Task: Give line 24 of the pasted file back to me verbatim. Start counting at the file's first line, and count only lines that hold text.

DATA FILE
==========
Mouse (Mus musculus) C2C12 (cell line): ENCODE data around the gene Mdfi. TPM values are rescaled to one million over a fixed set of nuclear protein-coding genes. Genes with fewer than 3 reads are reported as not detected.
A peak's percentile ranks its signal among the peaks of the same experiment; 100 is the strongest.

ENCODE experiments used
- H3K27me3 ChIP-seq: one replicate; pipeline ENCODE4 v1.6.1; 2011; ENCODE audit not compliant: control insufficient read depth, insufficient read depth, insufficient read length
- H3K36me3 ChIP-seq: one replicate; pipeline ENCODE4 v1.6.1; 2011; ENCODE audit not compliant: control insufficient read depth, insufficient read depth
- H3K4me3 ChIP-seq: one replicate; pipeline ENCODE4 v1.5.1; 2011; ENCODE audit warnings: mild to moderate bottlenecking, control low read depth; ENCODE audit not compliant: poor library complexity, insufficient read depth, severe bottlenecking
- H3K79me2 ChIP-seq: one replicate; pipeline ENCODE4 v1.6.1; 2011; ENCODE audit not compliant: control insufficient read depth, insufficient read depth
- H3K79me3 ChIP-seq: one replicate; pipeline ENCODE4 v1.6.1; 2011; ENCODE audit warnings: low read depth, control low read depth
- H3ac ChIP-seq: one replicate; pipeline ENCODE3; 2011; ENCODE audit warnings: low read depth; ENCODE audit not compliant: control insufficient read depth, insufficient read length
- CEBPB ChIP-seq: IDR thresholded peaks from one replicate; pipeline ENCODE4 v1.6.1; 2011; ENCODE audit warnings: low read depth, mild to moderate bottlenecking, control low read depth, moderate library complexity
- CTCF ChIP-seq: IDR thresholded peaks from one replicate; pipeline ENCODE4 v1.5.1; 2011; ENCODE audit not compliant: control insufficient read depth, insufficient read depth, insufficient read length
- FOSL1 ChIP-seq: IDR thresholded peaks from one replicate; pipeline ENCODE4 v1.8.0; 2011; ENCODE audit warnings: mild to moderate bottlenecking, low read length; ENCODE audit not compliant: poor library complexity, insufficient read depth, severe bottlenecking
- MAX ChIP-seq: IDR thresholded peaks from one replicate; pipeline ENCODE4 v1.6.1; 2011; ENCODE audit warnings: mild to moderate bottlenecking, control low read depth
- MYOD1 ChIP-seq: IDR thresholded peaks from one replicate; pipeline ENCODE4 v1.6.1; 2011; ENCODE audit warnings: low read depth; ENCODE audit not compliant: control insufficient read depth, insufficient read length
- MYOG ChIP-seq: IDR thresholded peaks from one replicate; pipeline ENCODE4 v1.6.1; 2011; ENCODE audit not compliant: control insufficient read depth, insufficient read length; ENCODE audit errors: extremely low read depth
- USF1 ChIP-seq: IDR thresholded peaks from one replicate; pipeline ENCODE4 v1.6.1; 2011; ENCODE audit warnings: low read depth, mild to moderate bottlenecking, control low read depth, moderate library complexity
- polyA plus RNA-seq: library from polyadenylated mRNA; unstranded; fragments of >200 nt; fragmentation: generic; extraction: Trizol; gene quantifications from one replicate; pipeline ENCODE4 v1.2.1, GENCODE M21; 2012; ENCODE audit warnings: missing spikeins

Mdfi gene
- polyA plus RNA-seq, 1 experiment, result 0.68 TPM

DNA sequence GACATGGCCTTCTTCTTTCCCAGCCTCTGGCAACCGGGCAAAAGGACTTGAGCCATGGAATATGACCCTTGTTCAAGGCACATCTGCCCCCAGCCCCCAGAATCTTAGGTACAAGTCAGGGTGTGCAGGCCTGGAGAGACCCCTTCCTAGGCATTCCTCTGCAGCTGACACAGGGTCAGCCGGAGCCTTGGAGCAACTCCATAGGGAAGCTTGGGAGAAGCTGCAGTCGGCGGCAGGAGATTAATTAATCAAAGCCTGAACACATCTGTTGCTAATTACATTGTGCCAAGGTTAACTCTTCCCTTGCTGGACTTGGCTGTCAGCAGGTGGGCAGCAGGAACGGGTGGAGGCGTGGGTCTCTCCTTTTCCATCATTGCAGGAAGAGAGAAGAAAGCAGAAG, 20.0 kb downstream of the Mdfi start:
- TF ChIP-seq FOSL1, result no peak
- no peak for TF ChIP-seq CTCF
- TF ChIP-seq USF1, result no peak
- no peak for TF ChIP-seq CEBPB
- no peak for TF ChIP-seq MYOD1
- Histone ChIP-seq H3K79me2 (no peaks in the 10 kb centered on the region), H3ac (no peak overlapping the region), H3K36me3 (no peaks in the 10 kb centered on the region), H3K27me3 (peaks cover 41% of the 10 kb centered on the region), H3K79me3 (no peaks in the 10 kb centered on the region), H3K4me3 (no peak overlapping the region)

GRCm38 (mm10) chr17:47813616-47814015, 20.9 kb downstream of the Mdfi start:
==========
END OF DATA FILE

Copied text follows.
- no peak for TF ChIP-seq CEBPB